Wednesday, June 13, 2012

My View of the AEGEAN boat crash

I have to assume you have read The Daily Pilots reports regarding the sinking of the yacht AEGEAN.
I first noticed the boat and crew on April 26th the night of the send off party at BCYC. I had volunteered as a gangway attendant that allowed boat owners and crews access to their boats while keeping the general public off the docks.
The crew of the AEGEAN was easily spotted with their blue shirts that read “I am on a boat” and their blue hats. The crew walked past me many times throughout the night and showed no signs of over serving themselves. Because the boat was slipped next to the gangway I was able to watch the crew step on and off their vessel many times throughout the night. With 25 years of being a yacht broker I can tell from just watching people approach a boat and how they board them if they are very experienced or not.
My observations of this crew, this was not their first rodeo, they where having fun as a team and staying under control. In fact I recall they all had returned to their boat by 9:30 PM the night of the send off party.

I am not sure what happened to this crew but if I was to guess; they had their dinner at 8:00 Pm and where just west of the boarder. The wind had died down to under 5 knots at about 11:00 and the crew of the AEGEAN probably started their engine and reduced the watch to one person while the engine and autopilot did their work.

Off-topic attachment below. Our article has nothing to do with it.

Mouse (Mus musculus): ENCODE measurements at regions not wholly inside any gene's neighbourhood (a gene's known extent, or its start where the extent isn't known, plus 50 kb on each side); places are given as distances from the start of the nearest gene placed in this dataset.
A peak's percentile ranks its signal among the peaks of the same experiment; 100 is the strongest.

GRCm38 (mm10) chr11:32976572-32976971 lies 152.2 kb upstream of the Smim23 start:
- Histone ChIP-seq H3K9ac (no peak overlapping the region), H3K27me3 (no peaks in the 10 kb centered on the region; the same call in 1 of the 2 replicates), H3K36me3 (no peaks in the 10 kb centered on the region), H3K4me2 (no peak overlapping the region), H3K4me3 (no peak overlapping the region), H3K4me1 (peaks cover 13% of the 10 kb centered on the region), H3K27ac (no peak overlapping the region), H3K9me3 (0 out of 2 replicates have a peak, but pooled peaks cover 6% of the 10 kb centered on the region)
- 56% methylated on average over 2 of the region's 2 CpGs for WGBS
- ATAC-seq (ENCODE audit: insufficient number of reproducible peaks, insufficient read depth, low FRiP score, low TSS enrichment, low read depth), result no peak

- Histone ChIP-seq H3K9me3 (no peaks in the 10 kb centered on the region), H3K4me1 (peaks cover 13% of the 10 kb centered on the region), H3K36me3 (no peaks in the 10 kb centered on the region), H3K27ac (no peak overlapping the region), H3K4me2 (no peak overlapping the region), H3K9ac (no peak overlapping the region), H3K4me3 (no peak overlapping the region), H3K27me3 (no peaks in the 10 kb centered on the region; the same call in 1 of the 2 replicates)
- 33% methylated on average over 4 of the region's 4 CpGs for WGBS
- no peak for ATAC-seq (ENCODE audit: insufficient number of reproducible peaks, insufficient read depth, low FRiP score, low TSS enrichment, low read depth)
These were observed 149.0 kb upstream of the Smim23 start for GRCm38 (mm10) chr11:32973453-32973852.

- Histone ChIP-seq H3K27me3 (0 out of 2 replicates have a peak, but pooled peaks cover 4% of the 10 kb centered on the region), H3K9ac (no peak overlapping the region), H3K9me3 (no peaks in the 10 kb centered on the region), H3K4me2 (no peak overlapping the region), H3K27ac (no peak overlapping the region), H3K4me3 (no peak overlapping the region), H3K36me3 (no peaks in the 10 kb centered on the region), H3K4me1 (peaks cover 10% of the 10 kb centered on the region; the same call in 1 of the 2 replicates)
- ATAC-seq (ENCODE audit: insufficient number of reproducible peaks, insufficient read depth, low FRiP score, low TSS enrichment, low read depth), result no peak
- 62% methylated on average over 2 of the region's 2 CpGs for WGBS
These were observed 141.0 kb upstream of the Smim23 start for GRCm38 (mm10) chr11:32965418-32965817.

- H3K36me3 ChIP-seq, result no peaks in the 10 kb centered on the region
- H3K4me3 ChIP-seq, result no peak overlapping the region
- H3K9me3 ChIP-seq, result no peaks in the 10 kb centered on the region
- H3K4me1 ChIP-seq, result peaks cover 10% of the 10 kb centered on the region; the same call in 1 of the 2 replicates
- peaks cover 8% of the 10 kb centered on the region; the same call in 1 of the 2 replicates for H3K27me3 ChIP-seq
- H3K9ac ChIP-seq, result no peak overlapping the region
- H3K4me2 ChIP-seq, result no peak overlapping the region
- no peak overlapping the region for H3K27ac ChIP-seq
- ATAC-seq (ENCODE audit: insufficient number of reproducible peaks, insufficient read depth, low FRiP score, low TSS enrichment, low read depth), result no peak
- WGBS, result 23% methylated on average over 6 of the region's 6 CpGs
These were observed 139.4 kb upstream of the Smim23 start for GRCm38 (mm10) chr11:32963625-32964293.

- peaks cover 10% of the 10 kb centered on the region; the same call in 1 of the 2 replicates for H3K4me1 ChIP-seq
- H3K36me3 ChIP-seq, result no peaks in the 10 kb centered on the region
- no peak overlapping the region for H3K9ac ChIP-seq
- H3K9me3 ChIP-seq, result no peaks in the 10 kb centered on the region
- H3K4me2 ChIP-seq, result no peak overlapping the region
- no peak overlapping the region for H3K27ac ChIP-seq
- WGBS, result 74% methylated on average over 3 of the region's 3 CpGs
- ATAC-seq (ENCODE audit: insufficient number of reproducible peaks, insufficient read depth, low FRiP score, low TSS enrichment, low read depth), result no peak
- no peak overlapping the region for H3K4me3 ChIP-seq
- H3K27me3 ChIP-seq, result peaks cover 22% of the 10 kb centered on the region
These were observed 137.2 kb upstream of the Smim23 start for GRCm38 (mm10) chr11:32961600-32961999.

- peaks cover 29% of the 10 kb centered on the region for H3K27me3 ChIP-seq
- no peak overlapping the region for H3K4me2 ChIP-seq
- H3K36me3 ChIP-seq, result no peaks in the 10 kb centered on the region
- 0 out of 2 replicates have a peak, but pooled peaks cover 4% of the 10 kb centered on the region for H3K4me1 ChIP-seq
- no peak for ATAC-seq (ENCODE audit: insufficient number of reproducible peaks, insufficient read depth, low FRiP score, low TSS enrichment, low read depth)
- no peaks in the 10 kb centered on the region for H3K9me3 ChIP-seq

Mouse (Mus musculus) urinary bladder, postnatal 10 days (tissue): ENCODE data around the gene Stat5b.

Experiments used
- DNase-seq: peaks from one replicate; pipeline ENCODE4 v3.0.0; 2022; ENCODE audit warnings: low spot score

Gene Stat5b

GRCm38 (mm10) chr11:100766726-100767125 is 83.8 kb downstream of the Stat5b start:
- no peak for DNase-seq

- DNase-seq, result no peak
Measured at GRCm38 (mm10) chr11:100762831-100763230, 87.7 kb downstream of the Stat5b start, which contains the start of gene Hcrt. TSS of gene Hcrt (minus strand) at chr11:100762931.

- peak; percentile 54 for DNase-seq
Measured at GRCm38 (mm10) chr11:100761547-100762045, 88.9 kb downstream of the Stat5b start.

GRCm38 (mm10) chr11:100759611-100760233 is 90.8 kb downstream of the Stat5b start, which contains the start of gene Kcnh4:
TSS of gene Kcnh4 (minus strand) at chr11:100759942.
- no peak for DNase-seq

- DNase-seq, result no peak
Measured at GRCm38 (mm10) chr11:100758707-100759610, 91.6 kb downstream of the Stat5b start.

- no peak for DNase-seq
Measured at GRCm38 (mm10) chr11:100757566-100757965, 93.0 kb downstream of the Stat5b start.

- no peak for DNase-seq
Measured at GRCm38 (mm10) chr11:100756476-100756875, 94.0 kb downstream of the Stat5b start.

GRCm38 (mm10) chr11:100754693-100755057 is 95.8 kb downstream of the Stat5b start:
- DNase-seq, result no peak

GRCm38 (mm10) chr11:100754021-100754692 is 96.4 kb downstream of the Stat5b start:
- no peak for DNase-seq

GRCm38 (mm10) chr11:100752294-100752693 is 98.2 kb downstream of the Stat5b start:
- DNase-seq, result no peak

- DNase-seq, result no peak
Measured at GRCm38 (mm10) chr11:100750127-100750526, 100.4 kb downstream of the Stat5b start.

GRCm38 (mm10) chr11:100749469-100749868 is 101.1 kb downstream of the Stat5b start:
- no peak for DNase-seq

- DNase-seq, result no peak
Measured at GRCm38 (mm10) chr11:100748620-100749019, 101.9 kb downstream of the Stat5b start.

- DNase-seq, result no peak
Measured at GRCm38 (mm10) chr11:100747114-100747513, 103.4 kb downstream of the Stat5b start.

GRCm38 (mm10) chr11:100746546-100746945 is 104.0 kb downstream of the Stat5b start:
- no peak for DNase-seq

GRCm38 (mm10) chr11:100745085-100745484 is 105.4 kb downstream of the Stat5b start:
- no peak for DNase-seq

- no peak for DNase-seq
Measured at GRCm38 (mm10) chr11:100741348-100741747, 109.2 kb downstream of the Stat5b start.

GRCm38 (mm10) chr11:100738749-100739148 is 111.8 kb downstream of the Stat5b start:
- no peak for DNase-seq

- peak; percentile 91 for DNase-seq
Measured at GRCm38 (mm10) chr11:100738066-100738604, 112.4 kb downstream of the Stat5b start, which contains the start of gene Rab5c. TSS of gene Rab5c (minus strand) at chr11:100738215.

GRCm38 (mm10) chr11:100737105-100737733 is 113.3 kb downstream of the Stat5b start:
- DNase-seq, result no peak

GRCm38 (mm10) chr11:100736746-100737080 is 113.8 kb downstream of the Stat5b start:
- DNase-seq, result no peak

What happened next we will never know, but if I was to continue with my conclusion the one crew member left on deck grabbed his blanket and placed his back to the forward bulkhead of the cockpit and was facing aft. He then would fall asleep, wake up take a look around and then fall asleep again. I know from experience if you allow yourself to fall into that routine you will fall into a deeper sleep each time. When I catch myself doing this, on the delivery trip home the other day, I stand up and turn on my Ipod on.
For what’s its worth, that’s what I think what happened. The crew member on watch fell asleep at the wheel and the boat ran into the North Coronado island.
Tragic yes but this happens in cars every year. Nothing can be said to the family’s for their loses other than, “from my family to yours we wish you the best and am sorry for your loss.

Sea ya


Anonymous said...

Len - I have no evidence to dispute your view of the tragic events onboard the Aegean but wonder why you suggest just one person (of four) was left on deck alone? Two (or more) people on deck is much more fun, and safer, so why suggest fewer on deck is 'the norm' on a fully-crewed boat? I don't think it is, nor should be.

Len Bose said...
This comment has been removed by the author.
Len Bose said...

When I cruise, under power I prefer to get more sleep, with four crew one crew member would take a two hour trick and then 6 hours sleep. Or in this case, should the wind pick up call the next three people up and start sailing again.

I cruised about a 1,000 miles this year alone using this system and would call it the norm. One places a lot of trust in their crew members this way.

Doc Häagen-Dazs said...

My boat is a heavy cruiser which I have raced four King Harbor races. Although severely challenged in drifting conditions, I would never race it in a 'cruiser class' where running the motor in gear for X amount of time was permitted. I do not know, cannot figure out, what that has to do with Corinthian yacht racing. Can any one explain?